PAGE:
Chapter 29 Summary
After two more springs have come and gone, the ship comes back. Karana sees it at dawn from the headland on a clear, calm morning. By the time the sun is high, the ship is anchored in Coral Cove. She watches until the sun goes down while the men make camp on the shore and build a fire. She goes back to her house and tries to sleep but cannot; all she can think of is the man who once called to her. She has thought of his voice many times since that day. Every day of the spring and summer since then, she has gone to the headland and watched—always at dawn and at dusk.
In the morning she smells smoke from their fire. She goes to the ravine and bathes before putting on her otter cape and her cormorant skirt. She wears her necklace made of black stones and the earrings she made to match. With blue clay, she puts the mark of her tribe across her nose. Then she does something which makes her smile as she thinks of Ulape before she left the Island of the Blue Dolphins. Below the mark of her tribe, she carefully makes the sign which indicates that she is still unmarried, even though she is no longer a girl.
She goes back to her house, builds a fire, and cooks food for herself and for Rontu-Aru. She is not hungry, and the dog eats all the food. She tells him they will be going away from their island; he moves his head to one side, as his father used to do, but when she says no more he finds a sunny spot to lie down and take a nap. Now that the white men have come for her, Karana has trouble imagining what she will do when she arrives in their land. She can no longer see the faces of her own people since it has been so long; “they are all one.”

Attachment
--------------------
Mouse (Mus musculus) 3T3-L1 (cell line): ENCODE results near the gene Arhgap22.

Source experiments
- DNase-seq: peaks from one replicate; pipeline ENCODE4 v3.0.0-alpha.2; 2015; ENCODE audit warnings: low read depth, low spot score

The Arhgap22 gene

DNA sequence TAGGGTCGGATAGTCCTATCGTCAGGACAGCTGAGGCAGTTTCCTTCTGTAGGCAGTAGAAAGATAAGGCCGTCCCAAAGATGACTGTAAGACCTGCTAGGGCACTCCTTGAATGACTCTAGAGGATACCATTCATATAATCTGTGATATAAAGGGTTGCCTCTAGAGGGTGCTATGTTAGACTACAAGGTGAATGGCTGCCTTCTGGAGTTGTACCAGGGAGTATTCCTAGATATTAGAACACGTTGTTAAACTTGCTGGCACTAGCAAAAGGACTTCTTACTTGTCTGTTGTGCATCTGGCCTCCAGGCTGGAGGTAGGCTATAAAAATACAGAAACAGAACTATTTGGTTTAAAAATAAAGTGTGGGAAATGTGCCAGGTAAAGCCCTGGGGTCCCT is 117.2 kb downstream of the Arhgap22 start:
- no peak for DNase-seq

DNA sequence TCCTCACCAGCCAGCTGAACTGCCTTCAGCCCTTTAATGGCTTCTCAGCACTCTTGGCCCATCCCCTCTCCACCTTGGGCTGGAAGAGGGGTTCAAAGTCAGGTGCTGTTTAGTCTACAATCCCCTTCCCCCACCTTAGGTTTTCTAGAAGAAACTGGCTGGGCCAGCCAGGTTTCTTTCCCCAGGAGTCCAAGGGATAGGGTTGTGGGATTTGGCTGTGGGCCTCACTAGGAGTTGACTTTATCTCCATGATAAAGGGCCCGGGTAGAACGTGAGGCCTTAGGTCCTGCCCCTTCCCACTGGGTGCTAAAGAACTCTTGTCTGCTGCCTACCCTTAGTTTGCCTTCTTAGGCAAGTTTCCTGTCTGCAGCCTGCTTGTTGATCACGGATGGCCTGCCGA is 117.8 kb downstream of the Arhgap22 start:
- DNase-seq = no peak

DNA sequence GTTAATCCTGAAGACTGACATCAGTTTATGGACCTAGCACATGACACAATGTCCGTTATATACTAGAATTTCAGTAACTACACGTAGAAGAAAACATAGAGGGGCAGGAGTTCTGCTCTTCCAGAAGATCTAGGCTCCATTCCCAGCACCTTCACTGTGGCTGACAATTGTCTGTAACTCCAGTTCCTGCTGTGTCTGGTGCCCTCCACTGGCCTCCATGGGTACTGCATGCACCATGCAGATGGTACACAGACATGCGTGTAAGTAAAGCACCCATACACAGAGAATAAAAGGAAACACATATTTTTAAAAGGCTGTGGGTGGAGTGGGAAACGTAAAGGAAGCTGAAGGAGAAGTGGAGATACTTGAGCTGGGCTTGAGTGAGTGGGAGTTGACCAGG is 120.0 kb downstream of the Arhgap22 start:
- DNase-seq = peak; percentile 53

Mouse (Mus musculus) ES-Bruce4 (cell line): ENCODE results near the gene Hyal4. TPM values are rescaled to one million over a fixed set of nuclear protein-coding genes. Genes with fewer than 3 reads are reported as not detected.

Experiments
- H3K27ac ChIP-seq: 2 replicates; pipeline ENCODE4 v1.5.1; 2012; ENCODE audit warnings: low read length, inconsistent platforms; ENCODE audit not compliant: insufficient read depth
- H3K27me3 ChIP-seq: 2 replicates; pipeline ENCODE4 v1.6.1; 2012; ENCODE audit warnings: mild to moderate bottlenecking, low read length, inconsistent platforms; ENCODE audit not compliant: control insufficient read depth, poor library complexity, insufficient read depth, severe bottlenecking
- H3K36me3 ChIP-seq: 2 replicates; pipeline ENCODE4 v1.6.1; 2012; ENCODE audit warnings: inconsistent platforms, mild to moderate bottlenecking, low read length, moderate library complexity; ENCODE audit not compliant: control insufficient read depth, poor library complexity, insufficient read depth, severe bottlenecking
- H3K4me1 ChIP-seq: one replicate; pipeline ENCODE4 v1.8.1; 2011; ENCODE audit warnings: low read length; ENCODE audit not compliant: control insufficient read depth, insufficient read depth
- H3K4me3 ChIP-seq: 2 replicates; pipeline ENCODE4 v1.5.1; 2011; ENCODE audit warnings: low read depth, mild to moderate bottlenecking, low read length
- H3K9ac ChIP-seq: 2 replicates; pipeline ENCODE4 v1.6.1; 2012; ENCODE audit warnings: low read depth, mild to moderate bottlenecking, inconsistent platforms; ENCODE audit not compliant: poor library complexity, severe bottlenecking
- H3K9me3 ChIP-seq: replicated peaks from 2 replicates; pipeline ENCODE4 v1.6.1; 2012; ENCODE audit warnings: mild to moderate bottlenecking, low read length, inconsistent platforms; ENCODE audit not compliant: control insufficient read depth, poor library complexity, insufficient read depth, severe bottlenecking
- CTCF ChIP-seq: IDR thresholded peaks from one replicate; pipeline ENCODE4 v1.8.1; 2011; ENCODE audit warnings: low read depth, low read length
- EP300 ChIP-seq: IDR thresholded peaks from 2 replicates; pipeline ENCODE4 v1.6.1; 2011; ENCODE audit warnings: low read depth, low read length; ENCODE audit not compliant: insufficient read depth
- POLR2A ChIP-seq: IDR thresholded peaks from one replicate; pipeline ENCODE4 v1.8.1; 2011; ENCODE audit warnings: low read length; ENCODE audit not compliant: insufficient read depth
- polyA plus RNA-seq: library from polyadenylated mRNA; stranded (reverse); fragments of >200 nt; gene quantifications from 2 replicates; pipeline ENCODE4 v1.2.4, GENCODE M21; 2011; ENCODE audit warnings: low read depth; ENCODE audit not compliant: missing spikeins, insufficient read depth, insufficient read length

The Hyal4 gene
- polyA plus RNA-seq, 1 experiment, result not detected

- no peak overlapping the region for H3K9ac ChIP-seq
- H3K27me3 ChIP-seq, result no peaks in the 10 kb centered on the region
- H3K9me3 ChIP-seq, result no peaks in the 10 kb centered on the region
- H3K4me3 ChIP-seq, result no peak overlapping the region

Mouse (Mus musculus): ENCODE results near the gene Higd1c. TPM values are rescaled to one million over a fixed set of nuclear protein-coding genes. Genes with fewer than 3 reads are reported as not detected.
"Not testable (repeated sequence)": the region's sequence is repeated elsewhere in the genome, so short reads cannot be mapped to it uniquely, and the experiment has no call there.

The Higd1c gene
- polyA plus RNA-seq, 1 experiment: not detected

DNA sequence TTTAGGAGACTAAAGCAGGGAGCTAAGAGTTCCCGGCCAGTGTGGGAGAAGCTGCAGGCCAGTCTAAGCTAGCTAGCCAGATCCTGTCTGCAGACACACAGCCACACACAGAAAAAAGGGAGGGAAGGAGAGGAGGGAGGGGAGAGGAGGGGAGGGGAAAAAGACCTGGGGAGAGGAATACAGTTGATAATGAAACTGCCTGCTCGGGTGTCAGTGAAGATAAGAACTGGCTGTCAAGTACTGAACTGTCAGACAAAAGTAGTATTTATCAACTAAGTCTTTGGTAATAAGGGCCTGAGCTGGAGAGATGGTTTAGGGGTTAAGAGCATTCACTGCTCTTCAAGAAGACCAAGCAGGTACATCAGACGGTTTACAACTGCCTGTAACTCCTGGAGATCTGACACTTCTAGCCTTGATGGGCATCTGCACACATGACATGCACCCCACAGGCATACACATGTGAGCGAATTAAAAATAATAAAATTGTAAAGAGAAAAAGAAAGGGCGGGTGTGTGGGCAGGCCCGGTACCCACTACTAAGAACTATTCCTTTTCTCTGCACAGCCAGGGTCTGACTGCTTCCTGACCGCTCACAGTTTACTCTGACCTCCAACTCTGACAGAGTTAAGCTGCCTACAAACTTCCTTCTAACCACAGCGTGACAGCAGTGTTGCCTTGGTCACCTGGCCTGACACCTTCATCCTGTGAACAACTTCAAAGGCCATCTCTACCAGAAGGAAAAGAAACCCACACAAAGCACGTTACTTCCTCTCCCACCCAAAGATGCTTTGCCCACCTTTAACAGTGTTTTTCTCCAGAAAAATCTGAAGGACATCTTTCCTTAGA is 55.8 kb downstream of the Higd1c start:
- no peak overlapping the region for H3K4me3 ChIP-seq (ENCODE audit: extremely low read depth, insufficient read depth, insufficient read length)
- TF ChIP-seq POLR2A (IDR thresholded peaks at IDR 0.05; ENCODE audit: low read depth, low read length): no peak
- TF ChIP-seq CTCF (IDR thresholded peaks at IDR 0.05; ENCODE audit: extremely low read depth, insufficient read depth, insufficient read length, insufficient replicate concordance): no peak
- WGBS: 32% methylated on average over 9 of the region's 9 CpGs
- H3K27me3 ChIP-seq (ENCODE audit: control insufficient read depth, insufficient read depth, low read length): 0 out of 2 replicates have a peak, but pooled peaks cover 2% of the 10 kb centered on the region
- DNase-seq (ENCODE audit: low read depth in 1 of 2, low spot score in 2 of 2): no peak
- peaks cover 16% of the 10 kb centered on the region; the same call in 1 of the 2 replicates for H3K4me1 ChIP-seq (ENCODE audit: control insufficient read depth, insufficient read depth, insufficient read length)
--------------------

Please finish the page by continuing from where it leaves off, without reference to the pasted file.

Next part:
It is a beautiful morning, and she sees the three men long before they see her house. Two of the men are tall, and the short one is wearing a gray robe. They see the smoke from her house and follow it until they reach her. The man in the robe has a string of beads around his neck; at the end of it hangs an ornament of polished wood. He raises his hand and makes a motion at her in the shape of the ornament he wears. One of the other men speaks and she wants to laugh, for his words are “the strangest sounds she has ever heard.” She wants to laugh but does not.
She shakes her head and smiles at him, and he speaks more slowly; though his words still mean nothing to her, she now thinks they sound sweet. The sound of a human voice is precious to her. Through a series of gestures, they make a plan. They take Karana’s belongings (which she had packed into three baskets) and the cage with two young birds down to the ship. The men like what she is wearing, but as soon as she arrives at the men’s campfire, someone begins measuring her for a dress.
The dress is blue and made of two pairs of trousers sewn roughly together with white string. She nods as if she is pleased with it, but she is not. She wants to wear her own clothing, which is much more beautiful than this thing...
(The entire section is 891 words.)